It's important to note that in the context of this question, transactions aren't ever dropped from the blockchain. The blockchain represents transactions that were validated by nodes (locally) and registered as blocks on the blockchain (remotely). Each full node in the Ethereum network possesses its own copy of the blockchain in local memory, which means that when a transaction makes it to one of these nodes for validation, this process is done offline. A transaction can remain pending in a node or never make it to the blockchain for a number of reasons, which can be grouped into four categories.
The first of which, maybe most obviously, is machine failure; the node simply could be corrupted in some form. There are, however, enough nodes validating transactions that the failure of a few is not enough to stop the chain, but widespread machine failure could prevent pending transactions from registering.
The second reason is that the transaction itself is invalid and cannot be validated, or cannot yet be validated. If a transaction is invalid because it's inherently invalid then it will never make it to the chain. But a transaction which "should" be valid may find itself in the mempool of a full node because of a nonce gap, for example. Perhaps multiple transactions were made in rapid succession and the network didn't neatly serialize them or the client generating the transaction is poorly coded and assigned an invalid nonce, resulting in a transaction that made it to a node with a nonce that was higher (or even lower) than the node was expecting. In this case, this transaction will reside in the mempool until another transaction from the same address with the missing nonce makes it to the chain, and then the node will attempt to validate this "out-of-order" transaction. However, if the transaction with the missing nonce never makes it to the chain then this "out-of-order" transaction will reside in the mempool indefinitely until it's purged by the node for no other reason than lack of local memory (disk space). If the node had an infinite amount of memory then it would likely hang onto this transaction forever, but that is certainly not the case.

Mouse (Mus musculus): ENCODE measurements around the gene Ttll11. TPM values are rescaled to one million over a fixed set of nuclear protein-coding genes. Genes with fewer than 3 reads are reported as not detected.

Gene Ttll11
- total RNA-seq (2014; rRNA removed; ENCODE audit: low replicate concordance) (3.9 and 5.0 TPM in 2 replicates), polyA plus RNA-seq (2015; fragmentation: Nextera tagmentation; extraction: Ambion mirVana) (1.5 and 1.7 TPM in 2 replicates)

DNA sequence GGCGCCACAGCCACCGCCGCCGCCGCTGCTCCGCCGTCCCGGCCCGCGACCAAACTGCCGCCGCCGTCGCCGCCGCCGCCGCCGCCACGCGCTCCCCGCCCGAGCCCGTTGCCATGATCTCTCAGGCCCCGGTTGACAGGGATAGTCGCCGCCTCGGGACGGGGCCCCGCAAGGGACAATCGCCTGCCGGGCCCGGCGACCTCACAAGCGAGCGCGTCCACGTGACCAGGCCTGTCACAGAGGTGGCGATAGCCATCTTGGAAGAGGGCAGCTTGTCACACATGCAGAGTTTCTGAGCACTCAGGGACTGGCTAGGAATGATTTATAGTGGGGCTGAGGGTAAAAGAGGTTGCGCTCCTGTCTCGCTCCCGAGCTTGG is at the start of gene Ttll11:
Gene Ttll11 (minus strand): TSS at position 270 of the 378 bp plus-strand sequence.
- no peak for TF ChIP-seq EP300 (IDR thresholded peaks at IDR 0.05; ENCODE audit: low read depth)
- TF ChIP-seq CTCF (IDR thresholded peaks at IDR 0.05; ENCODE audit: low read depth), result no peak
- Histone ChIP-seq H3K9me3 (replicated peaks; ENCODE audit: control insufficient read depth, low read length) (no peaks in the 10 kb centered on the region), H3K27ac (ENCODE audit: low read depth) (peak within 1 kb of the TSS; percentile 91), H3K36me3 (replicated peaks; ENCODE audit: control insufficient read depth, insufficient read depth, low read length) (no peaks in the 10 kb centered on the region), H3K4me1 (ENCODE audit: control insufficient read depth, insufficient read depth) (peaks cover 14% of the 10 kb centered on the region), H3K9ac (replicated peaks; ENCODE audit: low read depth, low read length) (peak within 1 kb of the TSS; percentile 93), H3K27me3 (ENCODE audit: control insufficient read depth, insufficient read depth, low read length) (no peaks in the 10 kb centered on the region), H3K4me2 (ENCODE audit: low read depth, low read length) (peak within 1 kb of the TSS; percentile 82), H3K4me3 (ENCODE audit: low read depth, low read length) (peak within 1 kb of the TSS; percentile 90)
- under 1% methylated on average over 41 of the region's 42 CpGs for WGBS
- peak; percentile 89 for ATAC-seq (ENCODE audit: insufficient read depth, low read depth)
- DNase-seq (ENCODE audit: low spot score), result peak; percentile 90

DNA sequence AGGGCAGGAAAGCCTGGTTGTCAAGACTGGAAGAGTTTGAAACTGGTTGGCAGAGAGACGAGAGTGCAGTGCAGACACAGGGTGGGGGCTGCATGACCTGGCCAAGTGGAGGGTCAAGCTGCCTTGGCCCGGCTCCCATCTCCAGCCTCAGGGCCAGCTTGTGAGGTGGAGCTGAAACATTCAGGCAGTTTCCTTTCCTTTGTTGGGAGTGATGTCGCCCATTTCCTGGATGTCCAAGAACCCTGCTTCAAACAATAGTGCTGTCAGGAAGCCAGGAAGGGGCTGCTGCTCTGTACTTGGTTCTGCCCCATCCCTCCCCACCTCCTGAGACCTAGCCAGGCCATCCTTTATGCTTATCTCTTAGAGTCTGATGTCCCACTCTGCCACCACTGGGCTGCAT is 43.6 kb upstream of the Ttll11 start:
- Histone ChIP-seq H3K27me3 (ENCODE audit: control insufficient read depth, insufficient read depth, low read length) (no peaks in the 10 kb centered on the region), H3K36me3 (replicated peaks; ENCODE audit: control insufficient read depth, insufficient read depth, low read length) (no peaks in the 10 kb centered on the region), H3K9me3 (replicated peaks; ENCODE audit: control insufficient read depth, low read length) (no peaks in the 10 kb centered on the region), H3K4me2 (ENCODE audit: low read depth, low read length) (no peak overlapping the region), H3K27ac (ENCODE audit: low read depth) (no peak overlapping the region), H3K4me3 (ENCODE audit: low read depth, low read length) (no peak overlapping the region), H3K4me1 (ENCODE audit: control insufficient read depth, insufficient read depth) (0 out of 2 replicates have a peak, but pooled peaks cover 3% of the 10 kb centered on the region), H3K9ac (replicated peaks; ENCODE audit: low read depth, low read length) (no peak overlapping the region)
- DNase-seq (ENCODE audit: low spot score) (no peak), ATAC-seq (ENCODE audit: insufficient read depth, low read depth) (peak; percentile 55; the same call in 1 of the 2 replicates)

The third reason is competition. If the network is hot enough, where there are more transactions willing to pay more gas than yours, enough to keep your transaction in a mempool long enough to get it purged (again, for no other reason than lack of disk space on the node itself), then your transaction may never become a block on the chain.
And the fourth reason is the exception to the rule. A core tenet of Ethereum is to "break stuff" and it's certainly possible that future changes to the protocol could jeopardize pending transactions. Ethereum developers are warned at the door to be ready for anything and events in the past, namely the infamous hard fork, reinforce the wisdom of this advice.
But the practical answer to the question is whenever the node runs out of its mempool's allocated disk space. The operative question then becomes: why is the transaction idling in a mempool?